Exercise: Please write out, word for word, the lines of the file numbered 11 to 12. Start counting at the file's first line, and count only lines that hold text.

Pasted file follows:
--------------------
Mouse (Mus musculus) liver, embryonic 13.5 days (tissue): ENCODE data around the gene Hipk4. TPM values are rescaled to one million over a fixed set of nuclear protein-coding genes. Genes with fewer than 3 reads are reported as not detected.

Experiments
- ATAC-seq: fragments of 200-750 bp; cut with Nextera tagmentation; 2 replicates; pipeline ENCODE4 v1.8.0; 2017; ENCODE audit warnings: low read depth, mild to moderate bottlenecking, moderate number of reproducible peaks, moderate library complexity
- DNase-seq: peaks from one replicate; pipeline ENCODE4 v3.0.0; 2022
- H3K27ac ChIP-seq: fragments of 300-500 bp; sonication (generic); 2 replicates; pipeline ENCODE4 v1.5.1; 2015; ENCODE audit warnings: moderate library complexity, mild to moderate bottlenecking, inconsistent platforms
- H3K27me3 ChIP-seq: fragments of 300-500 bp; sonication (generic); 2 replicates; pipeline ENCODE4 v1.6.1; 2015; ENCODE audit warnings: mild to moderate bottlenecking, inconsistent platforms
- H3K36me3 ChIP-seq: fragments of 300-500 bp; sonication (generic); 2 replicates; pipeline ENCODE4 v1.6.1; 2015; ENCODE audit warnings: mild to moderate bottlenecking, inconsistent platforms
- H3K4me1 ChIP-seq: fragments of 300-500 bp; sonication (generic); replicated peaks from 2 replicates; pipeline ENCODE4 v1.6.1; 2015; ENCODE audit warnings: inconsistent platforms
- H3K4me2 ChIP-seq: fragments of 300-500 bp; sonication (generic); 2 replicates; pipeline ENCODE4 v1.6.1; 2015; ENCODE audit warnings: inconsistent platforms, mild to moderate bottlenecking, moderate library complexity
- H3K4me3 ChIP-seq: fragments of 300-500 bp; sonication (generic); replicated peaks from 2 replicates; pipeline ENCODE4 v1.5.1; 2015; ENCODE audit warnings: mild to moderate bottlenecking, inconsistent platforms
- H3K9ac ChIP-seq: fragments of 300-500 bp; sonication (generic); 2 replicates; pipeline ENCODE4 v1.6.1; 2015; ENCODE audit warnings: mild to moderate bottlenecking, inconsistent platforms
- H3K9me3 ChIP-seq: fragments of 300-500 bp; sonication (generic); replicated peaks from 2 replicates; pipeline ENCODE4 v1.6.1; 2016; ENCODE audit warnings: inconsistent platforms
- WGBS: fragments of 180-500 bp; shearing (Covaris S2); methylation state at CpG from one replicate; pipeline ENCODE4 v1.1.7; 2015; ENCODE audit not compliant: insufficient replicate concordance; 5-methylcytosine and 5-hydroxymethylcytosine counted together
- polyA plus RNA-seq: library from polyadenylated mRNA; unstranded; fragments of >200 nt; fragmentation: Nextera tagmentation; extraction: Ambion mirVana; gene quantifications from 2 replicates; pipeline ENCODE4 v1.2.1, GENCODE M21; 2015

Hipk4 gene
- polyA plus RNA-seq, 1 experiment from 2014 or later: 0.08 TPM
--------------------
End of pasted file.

- H3K9ac ChIP-seq: fragments of 300-500 bp; sonication (generic); 2 replicates; pipeline ENCODE4 v1.6.1; 2015; ENCODE audit warnings: mild to moderate bottlenecking, inconsistent platforms
- H3K9me3 ChIP-seq: fragments of 300-500 bp; sonication (generic); replicated peaks from 2 replicates; pipeline ENCODE4 v1.6.1; 2016; ENCODE audit warnings: inconsistent platforms